I felt reasonably good, but my right shin was hurting, and the longer I got on the more it hurt until I was in agony, especially on the downhill stretches. Since I had 1200 feet of elevation to lose from the turnaround point to my home, there were a slot of downhills to do, and it was not the most fun I've ever had, truth to be told. I also was getting hungry, the bowl of porridge had been a long time ago, and eventually I gave in and ate the Powerbar that I had brought along. The last time I had one of those, probably 5 years ago, they had tasted awful and were really hard to chew, but it seems like things have improved; that one was really yummy and easy to eat. I still would not dream of actually buying that kind of artificial stuff. I had gotten it in a goody bag of one of my races. I tried to remember where, and it might even have been last year's Boston marathon, over 17 months ago! In that case it would almost certainly been out of date, but it sat well in my stomach and sustained me for the rest of my run. I didn't touch the gels I had brought along with me.
Eventually it dawned on me that running downhill was faster than uphill, so I would be home in less than 4 hours, so I took a slightly longer route coming down the last mountain, which also avoided the steepest part of the road, for which my shin was thankful for, and I was back home a couple of minutes past the 4 hours mark. This would have been sufficient, but the Garmin showed 25.17 miles and I decided, having run so far I might as well turn this into a marathon and headed out for a few more minutes until I had 26.41 miles on the clock.
Sunday morning was similar to Saturday, except that I also had to prepare breakfast for the kids, and again I was out of the house at 9:30, 90 minutes after a bowl of porridge. Thankfully the legs felt much better than they had a week ago, but that's not to say it was an easy run. It was hard enough going, but at least this time I did not have to stop myself from moaning in pain on the downhill stretches. The quads were in much better shape than 7 days ago. If that was due to the slightly lower Saturday mileage, the fact that I had gotten a break from running while climbing up and down the cliff at the halfway point, the slower pace, because my legs were already stronger than before, or if it was a combination of some or all of these points I don't know, but I appreciated the difference. I headed around Caragh Lake again but as I neared the 10 miles mark decided to up the ante slightly and headed on the Kerry Way on a punishing climb up towards the slopes of Seefin Mountain, following the tracks until I got closer to home rather than using the usual route of the road alongside the lake. I was rewarded with beautiful views but also screaming hamstrings. Last week it had been the quads that were giving out, this time it was definitely the back of the legs that complained vociferously. I took one gel at that point, but shortly afterwards I passed some blackberry bushes with almost ripe fruits, the first ones of the year. That was good enough for me and I interrupted my run and greedily ate about 2 dozen of them. Following the road down the other side of the mountain I reached our driveway after about 2 hours 25 minutes. After a quick top-up of the bottle with some water I was ready for more and headed towards Ard-na-Sidhe. I was unsure which way to go but must have decided that I had not punished myself sufficiently yet and ran up the road on the side of Devil's Elbow that I occasionally use for hill sprints. There were more views to be gotten from the picnic spot, but eventually I had enough and headed for home, which I reached once more after 3 hours 20 minutes. That was still 10 minutes short of the original target, but since I had done 15 minutes extra on Saturday I could not muster the energy to add another mile and stumbled through the door, by now completely exhausted. This was slightly shorter than last week but with a lot more vertical gain and loss, and at least as tiring.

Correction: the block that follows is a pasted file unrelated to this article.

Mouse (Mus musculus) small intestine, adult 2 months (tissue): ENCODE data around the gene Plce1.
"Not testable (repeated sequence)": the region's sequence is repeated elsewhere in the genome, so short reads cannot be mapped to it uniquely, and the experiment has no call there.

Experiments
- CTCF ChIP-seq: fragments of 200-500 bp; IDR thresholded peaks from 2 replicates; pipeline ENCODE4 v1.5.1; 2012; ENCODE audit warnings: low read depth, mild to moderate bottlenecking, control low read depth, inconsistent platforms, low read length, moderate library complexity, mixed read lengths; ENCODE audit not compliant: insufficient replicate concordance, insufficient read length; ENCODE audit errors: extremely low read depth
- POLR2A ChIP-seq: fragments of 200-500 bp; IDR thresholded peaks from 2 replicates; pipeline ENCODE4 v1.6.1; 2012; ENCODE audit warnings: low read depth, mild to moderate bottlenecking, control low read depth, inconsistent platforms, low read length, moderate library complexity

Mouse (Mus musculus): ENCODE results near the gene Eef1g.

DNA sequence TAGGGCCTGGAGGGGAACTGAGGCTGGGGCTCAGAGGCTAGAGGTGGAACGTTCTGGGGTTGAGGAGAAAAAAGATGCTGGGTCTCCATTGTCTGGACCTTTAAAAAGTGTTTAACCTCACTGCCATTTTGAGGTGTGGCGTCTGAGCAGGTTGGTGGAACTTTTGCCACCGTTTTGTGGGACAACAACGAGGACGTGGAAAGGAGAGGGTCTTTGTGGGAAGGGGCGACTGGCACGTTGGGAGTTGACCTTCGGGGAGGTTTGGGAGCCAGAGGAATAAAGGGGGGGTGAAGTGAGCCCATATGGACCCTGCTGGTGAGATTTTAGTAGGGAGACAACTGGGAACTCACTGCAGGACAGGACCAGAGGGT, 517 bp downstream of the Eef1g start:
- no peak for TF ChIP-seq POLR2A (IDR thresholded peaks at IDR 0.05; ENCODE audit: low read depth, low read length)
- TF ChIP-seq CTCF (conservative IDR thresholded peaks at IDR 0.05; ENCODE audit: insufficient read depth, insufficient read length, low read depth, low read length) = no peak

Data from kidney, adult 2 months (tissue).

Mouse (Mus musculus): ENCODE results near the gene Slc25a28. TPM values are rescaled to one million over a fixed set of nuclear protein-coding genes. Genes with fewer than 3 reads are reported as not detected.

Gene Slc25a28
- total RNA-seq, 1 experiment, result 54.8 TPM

Niamh, in her immaculate timing, had pancakes waiting for me. Has any runner ever had a better wife? Now I definitely remember what I had been missing all week. Welcome back, honey! Don't ever leave me behind again!
Saturday: 1 Amino + 1 Powerbar = 386 cal,
weight pre-run 151.2, post-run 149.4 (minus 1.8 lbs)
Sunday: 1 Amino + 1 gel + blackberries = 263 cal,
weight pre-run 150.6, post-run 146.2 (minus 4.4 lbs, oops)
- 24 Jul
- 26.41 miles, 4:20:36, 9:53 pace, HR 135
- 25 Jul
- 21.88 miles, 3:21:37, 9:13 pace, HR 139